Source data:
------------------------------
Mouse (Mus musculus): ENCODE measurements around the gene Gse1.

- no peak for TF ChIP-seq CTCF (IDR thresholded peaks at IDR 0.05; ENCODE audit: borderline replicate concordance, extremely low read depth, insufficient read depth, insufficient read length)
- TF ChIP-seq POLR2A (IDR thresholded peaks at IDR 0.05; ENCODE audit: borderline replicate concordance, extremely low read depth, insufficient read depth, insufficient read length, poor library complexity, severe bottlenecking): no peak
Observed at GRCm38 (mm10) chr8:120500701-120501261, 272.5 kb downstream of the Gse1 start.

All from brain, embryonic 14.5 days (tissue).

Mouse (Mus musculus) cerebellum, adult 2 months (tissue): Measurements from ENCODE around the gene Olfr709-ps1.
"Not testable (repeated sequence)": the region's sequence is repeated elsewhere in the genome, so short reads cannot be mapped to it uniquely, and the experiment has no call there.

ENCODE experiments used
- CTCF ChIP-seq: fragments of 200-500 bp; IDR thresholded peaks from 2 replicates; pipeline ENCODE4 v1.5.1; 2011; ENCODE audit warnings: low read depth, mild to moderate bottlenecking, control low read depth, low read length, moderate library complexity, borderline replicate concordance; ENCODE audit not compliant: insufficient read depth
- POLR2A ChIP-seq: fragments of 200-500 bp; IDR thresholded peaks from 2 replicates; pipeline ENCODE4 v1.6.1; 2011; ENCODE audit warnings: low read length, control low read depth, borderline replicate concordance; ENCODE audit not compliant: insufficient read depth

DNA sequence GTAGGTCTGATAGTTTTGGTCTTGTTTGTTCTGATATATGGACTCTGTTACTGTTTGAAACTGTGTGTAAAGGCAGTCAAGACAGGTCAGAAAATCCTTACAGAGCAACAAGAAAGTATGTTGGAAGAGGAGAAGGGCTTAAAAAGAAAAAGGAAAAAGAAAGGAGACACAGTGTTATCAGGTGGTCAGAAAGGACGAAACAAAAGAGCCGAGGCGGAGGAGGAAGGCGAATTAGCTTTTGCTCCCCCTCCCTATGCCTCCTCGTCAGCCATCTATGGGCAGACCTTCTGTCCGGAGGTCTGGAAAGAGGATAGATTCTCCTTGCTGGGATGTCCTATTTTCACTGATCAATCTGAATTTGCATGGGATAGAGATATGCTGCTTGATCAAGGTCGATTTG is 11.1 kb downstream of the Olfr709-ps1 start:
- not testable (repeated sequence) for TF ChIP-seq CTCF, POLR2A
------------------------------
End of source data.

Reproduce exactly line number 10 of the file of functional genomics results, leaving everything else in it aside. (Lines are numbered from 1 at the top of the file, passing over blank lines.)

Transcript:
- POLR2A ChIP-seq: fragments of 200-500 bp; IDR thresholded peaks from 2 replicates; pipeline ENCODE4 v1.6.1; 2011; ENCODE audit warnings: low read length, control low read depth, borderline replicate concordance; ENCODE audit not compliant: insufficient read depth